The term loose associations principally refers to a derailment in schizophrenia where the phrase designates the manifestation of a thought disorder whereby the patients responses do not correspond directly to the interviewer's questions or where one paragraph, sentence, or phrase is not logically connected to those that occur before or after.
In September 2004 Gander delivered a version of his Loose Associations Lecture at Brighton University. Being typically digressive and in true anti-Sherlockian fashion, he guided the audience on a meandering journey. Beginning from point A - a discussion of desire paths in urban planning, to point B - trauma lines meant to direct traffic flow in hospitals, to point Z - a scene from Danny Boyle's 28 Days Later in which Cillian Murphy ambles a deserted London, while just off-screen, Gander points out, thousands of real-life drivers are irately honking their car horns. Along the way connections are made to everything from invented languages (Elvish and Klingon), the British TV show Inspector Morse, a historical fragment concerning British longbows, and a lawsuit the artist Gillian Wearing brought against Volkswagen.
Gander’s dialogic and conversational work offers us an alternative model through which to view the course of history. Allowing us the possibility to rethink a notion of the past under a new set of coordinates, his associative methodology maps divergent constellations that show us the fragility of our own dominant historical ideology. It permits for a consideration of an alternative possibility for viewing the course of history from a predominantly linear trajectory accompanied by a singular narrative towards a more associative form underpinned by the possibility of a process of cause and effect.
His development of narrative systems, often underlined by a dry sense of humor, are reliant on the gap in meaning produced within language. Gander treats this space as an opening of latent possibility, a site where storytelling writes and revises the course of history over and again. As the telling of a divergent and associative path of events unfolds accompanied by the slippage between fact and fiction, an oscillatory movement occurs, as temporarily we are able suspend our disbelief and imagine an alternative course to history.
If art has the possibility to reform dominant narratives, are we then able to forge new relations and retell an alternative history of art? It makes little difference in knowing Churchill’s famous quote that ‘history is always written by the victory’s’, as history is always rewritten by Ryan Gander.
Monday, 24 November 2008
Written by Robert Dingle
In his paper delivered at the Tate Modern conference entitled Landmark Exhibitions: Contemporary Art Shows Since 1968, Carlos Basualdo proposed the passage from the 1960’s conceptualism to feminism and collaborative practices as a potential shift in our awareness from an historical understanding of the autonomous art object to an anthropological experience of art.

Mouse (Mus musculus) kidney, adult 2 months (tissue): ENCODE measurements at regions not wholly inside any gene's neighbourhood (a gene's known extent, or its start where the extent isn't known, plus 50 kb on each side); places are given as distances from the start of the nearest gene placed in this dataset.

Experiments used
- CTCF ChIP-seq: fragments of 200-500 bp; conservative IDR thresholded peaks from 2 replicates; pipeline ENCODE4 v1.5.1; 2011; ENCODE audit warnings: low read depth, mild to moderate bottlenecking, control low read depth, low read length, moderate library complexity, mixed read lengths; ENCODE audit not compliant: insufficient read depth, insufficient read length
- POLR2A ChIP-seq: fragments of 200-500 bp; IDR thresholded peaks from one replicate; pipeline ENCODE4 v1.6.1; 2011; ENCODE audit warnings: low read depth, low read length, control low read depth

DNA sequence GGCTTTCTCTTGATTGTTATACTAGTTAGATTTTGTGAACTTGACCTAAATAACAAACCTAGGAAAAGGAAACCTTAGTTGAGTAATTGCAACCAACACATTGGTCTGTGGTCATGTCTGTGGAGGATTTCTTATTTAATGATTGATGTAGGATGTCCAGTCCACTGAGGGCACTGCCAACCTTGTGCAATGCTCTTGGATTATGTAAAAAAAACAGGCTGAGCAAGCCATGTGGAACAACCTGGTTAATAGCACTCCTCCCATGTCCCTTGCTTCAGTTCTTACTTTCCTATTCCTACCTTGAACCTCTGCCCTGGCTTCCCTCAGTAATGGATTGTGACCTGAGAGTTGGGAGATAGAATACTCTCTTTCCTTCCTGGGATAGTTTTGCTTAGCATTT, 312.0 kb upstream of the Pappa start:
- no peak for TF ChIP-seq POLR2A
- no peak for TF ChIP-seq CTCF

Basualdo begins with the tentative proposition of viewing art as an ecology, rather than examining it from the perspective of a collection of discrete objects or the relations between objects. Ecology, for Basualdo is formed in relation to systems, in which the event comes to signify large scale international exhibitions, a term which he determines (separately to Ralf Rugoff whom he references) as including the commercial activities of art fairs along side biennales and international museum exhibitions.
So why would the migration of autonomy be connected with large-scale international exhibitions? Basualdo begins with the 1960’s as the decade in which the Greenbergian notion of the autonomous art object was brought into question. He associates with it the emergence of the figure of the curator, a blurring of the boundaries between the artist, curator and critic and the dissolution of artistic medium. As the notion of autonomy became increasingly cross-examined so too were the places of its sanction. Museums became scrutinized, as exhibitions became the main vehicle by which these new forms of practice (these new forms of enquiry) came to manifest themselves.
Basualdo implies that the crisis of the autonomous art object (the crisis of the modern art object) could be described or folded into the increasing importance of the event. Stating that looking from the event permits us to describe more anthropologically this transitional period as ‘the unravelling of the increasing hegemony of the event that has not ceased to develop from that time onwards’.